Stixy Review

Been a while since I’ve posted…much of my time these days is spent working on things for my library endorsement (in addition to teaching, the #sdchallenge, and living life).  I recently reviewed a web 2.0 tool that I didn’t know about called Stixy.  In order to meet the requirements of my class I had to briefly explain what it is, how it supports The Partnership for 21st Century Skills, and 2 applications for the classroom.  Thought I might share it and see if it might be a tool you could use.  Enjoy!!

Stixy is a digital bulletin board that allows users to easily upload images, documents, to do lists and notes in a variety of manners.  The Stixyboard has no boundaries how the information is displayed, which allows users to create and design their board however they choose.  The Stixyboards can be shared with others and create a common workspace in which multiple people can work.  While there are certainly other digital bulletin board tools available, Stixy allows more creative liberties.  It is for all of these reasons that students could easily use it in the classroom to not only meet 21st Century learning standards of creativity, but also of collaboration.

Stixy would work well in fifth grade social studies when students study Native American tribes across the country.  Students could break away from the textbooks and research the Cherokee, Navajo, Sioux, Apache, and Pueblo tribes online and post their learning to Stixyboards.  The textbook covers where the tribe lived, culture, clothing, housing, and introduces tribe-specific vocabulary.  Students could use search engines to research the same information and post to the Stixyboard. The Stixyboards would provide a great collaborative space to organize new learning about the five tribes and help students effectively communicate their learning to peers.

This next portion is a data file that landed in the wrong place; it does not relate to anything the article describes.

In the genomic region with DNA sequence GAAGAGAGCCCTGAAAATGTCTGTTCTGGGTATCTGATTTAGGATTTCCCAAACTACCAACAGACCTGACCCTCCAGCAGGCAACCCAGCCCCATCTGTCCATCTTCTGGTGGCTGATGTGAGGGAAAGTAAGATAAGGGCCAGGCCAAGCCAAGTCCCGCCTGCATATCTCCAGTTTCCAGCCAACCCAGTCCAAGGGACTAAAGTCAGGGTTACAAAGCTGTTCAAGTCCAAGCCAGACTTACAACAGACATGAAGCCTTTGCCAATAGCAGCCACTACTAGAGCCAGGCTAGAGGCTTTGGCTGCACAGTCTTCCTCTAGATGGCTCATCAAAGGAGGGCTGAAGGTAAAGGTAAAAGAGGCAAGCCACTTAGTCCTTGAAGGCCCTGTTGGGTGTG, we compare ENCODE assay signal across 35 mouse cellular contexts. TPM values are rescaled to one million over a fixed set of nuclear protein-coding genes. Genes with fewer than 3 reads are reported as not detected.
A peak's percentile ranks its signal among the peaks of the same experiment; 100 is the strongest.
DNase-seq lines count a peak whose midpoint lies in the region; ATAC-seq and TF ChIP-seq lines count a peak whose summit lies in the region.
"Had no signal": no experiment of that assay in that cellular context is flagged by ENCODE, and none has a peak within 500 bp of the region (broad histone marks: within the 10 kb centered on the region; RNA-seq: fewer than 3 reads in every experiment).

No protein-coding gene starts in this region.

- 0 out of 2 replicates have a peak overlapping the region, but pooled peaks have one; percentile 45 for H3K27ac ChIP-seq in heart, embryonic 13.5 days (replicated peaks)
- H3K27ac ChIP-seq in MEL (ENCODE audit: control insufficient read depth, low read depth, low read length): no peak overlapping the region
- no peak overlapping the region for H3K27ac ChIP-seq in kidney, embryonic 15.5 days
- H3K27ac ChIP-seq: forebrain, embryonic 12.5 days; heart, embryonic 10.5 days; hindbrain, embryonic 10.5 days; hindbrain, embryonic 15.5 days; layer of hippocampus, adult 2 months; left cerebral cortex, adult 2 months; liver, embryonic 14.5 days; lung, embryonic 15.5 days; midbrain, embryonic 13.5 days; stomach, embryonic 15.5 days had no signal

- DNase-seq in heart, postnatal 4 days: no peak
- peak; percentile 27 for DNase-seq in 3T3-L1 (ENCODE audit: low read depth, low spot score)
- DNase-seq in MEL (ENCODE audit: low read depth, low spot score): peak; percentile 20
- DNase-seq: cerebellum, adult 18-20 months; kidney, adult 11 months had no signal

Kindergarteners could use Stixy while continuing to work on phonics and phonemic awareness.  Often, students have difficulties making sound, letter, and picture correspondence.  The teachers or librarians could create an example of a Stixyboard that focuses on one letter.  The board could have multiple pictures that start with the letter and notes with words that have the letter in it.  The students could then work together in pairs to create their own boards according to their assigned letter.  This would be a dynamic way to include multimedia with phonics instruction and start teaching technology skills to students in a primary grade.

 

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